St. Michaels – A quick hike and an obligatory stop for stone skipping with the Wild Boys.

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The Wild Boys were SO excited to come out with me today.  It was hard to get them out the door to come to the office but once I said “We are going to go for a hike after we leave the office!” they couldn’t wait to get in the car.  One thing that I have realized with my boys is that they don’t look at the sky and worry about the rain that might come, they just see that its daytime and there might be clouds but don’t worry about the future.   I wish that I could go back to a time when I didn’t worry about future things such as the mortgage, appointments, health issues, rain!  One of the best things about playing with my children is that they are just so in the moment, and they often drag me with them.  They slow me down and force me to enjoy all the small (and big!) beautiful things that can only be enjoyed in this precise moment, there is no room for worrying about something that may or may not happen later.    IMG_4232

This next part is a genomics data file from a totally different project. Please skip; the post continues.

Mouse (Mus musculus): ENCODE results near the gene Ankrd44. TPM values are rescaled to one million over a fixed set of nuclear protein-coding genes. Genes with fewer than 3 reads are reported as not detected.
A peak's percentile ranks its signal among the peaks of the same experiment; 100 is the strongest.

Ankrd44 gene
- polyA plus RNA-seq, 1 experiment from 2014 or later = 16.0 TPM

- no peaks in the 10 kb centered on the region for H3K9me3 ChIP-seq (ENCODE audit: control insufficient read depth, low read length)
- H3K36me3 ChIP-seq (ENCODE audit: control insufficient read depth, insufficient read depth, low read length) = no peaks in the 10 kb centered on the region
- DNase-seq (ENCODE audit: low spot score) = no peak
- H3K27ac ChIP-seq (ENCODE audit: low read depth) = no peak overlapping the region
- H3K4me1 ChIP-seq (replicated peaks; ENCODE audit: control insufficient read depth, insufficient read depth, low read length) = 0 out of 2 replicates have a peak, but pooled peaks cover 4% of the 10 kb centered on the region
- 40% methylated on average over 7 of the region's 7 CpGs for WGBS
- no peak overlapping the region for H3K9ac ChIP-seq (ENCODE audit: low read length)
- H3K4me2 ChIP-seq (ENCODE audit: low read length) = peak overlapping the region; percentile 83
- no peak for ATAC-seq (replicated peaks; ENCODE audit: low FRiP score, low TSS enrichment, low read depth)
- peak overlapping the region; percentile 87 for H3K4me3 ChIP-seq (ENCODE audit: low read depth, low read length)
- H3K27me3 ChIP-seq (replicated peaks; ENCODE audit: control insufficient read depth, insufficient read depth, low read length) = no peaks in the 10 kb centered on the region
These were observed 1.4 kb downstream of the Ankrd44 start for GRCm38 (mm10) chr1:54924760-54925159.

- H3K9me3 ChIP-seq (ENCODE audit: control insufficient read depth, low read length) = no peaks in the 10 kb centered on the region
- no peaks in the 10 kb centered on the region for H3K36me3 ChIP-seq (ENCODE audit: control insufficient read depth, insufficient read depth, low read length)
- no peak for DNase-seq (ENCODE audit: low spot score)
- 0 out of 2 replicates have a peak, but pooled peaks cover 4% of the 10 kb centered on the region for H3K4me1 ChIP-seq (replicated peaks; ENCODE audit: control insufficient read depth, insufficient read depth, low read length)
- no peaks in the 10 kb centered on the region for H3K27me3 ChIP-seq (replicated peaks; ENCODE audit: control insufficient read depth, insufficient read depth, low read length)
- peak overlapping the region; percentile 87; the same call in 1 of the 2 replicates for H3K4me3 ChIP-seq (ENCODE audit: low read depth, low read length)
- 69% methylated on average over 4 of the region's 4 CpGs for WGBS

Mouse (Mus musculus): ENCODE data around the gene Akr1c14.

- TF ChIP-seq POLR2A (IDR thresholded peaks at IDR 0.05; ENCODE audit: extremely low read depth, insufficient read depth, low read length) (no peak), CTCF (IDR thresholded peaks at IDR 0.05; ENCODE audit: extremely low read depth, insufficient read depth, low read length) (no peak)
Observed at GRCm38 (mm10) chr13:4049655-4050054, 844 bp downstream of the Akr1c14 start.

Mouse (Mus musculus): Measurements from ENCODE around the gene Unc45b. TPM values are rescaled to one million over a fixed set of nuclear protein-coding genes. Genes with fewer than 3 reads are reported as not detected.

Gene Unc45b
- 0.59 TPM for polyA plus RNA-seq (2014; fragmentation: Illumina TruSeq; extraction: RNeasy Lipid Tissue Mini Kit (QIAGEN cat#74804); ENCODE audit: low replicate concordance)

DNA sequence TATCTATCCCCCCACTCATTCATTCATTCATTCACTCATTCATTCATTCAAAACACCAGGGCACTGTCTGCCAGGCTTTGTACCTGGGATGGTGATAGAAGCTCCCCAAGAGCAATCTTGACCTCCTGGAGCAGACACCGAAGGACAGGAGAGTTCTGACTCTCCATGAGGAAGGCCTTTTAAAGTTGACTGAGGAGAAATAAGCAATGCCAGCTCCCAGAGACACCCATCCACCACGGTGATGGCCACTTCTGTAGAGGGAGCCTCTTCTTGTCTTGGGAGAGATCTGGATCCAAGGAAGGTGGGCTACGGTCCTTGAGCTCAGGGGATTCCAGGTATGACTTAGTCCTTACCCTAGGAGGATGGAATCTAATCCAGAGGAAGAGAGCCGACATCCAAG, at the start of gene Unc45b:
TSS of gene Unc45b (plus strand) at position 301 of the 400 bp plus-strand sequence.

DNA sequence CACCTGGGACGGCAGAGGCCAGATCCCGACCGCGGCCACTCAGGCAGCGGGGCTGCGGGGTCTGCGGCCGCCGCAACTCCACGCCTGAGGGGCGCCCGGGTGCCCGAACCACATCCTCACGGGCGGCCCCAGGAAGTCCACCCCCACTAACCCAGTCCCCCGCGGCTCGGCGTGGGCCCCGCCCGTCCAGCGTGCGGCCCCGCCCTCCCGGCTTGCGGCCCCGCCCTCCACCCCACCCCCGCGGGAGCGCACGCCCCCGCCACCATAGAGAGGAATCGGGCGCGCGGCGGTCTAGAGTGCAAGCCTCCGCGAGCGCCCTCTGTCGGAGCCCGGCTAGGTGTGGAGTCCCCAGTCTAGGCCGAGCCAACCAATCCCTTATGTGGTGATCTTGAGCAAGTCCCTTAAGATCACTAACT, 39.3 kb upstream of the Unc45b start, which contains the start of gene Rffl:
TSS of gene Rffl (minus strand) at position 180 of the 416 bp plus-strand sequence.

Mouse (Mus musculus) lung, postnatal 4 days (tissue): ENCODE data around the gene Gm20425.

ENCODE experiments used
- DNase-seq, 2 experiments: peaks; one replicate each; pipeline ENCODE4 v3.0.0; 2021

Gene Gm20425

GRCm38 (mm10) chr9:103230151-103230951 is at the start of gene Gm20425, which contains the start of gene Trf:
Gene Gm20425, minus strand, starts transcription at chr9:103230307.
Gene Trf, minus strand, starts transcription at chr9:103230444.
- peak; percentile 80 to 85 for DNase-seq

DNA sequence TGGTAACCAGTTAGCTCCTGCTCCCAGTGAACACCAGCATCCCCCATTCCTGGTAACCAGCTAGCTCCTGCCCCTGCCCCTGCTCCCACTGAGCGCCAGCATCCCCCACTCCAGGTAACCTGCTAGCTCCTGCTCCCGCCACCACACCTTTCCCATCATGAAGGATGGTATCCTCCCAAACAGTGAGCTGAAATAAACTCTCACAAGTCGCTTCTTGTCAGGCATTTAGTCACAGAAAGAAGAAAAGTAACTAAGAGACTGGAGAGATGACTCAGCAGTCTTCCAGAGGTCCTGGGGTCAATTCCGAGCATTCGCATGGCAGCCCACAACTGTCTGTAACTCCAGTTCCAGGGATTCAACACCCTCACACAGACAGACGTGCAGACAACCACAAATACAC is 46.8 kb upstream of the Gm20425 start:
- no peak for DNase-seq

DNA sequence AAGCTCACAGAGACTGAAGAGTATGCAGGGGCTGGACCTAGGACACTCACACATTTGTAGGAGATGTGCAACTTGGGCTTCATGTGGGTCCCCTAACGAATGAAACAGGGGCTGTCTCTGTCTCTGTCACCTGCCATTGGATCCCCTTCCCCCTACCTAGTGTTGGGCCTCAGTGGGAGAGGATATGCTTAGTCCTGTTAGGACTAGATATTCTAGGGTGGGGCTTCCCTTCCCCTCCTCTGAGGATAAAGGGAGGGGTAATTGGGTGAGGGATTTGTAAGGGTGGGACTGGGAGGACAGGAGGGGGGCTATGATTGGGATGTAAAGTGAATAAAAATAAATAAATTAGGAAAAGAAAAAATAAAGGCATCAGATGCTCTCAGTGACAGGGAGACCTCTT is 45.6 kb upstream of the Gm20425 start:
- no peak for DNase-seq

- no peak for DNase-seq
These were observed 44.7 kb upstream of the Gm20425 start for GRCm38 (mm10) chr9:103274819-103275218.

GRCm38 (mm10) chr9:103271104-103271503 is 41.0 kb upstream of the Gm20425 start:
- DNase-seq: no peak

Asiatic dayflower/Mouse ears, Commelina communis, an introduced species that can sometimes be invasive.  This is one of the few times in my life that I have seen a truly blue flower.  I was stunned when I saw it because I have never seen anything quite like it out in the woods before.  The blue was so striking that I had a hard time parting with this little plant.  I think it is important to note that not all introduced species are “bad” or “invasive”. Native species can also be considered invasive, although this is not as common.  An invasive species pushes out other organisms, reduces total ecosystem function and causes harm to other organisms (including humans!).  Usually it is an introduced species that becomes invasive because it is released from predation and disease in its new environment and is able to spread rapidly.  Asiatic dayflower is pollinated by bees and the seeds are eaten by song and game birds.  Sometimes invasive species can fill a niche that was left when a native plant has been extirpated (locally extinct).  For example, there was a native dayflower, Virginia dayflower, Commelina virginica, that is extirpated in NJ and PA, so this introduced species may possibly be filling the niche that was left by the Virginia dayflower.